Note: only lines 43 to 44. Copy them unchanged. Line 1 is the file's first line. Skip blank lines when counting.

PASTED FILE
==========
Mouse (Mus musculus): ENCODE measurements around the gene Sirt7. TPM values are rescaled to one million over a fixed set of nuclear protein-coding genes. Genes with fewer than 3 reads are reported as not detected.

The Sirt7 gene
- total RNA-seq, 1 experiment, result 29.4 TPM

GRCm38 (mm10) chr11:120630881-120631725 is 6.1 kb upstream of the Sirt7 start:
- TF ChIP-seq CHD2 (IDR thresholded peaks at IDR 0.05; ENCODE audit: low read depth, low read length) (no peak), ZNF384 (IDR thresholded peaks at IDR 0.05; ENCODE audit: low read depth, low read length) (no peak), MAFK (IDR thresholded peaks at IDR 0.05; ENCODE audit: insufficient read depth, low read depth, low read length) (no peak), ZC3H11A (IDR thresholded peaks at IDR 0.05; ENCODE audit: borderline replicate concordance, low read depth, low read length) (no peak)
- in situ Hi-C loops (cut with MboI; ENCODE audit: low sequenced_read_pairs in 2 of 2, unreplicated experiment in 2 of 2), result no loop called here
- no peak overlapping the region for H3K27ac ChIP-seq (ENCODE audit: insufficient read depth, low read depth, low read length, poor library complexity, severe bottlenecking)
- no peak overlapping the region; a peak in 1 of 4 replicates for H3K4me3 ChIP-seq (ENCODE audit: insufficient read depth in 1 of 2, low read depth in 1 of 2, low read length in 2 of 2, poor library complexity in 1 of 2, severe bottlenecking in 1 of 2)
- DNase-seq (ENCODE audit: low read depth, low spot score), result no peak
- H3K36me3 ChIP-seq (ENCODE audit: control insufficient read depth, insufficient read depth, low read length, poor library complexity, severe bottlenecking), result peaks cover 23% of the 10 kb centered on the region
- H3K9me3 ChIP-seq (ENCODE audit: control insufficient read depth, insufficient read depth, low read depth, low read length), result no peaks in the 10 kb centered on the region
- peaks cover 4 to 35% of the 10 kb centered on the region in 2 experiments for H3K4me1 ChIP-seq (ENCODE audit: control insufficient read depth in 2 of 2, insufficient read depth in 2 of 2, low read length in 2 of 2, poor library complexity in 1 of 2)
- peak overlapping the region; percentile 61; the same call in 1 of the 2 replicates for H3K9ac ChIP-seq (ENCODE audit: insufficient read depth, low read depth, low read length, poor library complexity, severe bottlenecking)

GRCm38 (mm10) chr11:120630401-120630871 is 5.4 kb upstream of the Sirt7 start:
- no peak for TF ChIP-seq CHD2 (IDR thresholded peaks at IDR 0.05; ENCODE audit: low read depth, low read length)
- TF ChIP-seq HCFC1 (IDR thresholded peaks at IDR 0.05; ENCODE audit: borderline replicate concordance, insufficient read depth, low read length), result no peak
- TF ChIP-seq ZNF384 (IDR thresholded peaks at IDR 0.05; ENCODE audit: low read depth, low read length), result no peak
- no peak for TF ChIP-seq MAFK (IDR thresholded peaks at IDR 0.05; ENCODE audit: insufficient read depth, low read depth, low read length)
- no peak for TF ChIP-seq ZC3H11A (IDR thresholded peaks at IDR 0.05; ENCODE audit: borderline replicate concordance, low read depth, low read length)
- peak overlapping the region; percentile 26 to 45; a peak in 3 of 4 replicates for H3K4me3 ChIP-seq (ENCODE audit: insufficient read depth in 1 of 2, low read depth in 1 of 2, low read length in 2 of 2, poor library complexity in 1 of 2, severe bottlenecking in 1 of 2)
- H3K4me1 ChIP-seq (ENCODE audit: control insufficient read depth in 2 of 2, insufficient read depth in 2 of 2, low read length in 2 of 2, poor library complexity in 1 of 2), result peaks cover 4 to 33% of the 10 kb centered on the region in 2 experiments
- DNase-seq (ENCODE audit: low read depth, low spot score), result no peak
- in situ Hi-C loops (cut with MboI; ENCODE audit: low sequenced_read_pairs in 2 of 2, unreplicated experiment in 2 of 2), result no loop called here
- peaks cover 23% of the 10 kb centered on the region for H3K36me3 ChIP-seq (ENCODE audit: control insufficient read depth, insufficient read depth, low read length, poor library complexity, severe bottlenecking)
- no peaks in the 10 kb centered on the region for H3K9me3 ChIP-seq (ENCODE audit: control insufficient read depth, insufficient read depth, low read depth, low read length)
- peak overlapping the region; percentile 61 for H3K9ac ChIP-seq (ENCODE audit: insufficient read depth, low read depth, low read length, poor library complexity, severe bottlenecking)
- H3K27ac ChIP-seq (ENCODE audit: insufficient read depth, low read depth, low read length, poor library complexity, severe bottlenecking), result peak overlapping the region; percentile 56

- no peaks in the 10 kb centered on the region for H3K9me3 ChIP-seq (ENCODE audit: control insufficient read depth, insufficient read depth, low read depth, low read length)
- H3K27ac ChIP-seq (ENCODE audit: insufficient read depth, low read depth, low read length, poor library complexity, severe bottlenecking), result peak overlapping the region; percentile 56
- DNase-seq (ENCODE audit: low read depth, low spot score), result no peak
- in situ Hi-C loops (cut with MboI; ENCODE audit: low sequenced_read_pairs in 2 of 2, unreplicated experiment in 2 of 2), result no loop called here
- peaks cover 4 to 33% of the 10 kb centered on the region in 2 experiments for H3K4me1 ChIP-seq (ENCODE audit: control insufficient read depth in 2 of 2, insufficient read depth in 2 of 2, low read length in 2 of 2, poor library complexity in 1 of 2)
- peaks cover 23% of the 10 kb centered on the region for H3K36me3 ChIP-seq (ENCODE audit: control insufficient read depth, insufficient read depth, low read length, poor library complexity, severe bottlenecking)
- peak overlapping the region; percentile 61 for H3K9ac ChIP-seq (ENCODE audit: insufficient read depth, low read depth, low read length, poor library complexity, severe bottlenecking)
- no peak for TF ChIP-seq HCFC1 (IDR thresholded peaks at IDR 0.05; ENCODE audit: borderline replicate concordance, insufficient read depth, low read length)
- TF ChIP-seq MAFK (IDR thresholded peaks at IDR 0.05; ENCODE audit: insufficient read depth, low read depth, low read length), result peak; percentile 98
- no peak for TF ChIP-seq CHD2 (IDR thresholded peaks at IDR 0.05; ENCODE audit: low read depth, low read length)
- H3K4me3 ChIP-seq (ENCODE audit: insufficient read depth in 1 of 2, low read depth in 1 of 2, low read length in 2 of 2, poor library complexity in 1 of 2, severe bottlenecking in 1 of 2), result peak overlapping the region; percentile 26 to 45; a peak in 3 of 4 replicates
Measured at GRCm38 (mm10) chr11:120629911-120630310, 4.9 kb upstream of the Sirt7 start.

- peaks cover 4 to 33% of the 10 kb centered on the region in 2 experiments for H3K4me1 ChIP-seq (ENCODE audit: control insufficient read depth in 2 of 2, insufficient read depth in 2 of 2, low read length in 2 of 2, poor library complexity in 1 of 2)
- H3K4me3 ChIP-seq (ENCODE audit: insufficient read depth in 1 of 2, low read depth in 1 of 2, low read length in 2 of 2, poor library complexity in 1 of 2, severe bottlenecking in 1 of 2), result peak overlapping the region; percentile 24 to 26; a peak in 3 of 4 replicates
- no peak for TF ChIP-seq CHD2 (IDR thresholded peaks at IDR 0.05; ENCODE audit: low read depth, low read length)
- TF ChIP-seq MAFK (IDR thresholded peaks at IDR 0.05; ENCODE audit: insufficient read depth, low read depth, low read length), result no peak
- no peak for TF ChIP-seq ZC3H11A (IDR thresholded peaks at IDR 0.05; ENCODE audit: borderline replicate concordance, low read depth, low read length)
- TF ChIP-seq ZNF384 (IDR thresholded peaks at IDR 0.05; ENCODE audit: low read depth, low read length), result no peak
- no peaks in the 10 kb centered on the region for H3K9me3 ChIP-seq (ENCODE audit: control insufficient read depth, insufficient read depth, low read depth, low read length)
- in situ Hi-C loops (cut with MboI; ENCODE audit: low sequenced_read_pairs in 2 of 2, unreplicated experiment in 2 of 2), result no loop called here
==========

- TF ChIP-seq MAFK (IDR thresholded peaks at IDR 0.05; ENCODE audit: insufficient read depth, low read depth, low read length), result no peak
- no peak for TF ChIP-seq ZC3H11A (IDR thresholded peaks at IDR 0.05; ENCODE audit: borderline replicate concordance, low read depth, low read length)